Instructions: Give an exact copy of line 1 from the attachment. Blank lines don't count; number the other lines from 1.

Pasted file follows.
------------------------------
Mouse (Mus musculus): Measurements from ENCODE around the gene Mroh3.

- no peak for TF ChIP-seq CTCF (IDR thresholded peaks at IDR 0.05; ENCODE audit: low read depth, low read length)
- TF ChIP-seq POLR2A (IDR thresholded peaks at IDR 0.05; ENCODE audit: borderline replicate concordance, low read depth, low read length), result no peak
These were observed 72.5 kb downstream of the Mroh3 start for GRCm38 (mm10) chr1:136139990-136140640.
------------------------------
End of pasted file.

Mouse (Mus musculus): Measurements from ENCODE around the gene Mroh3.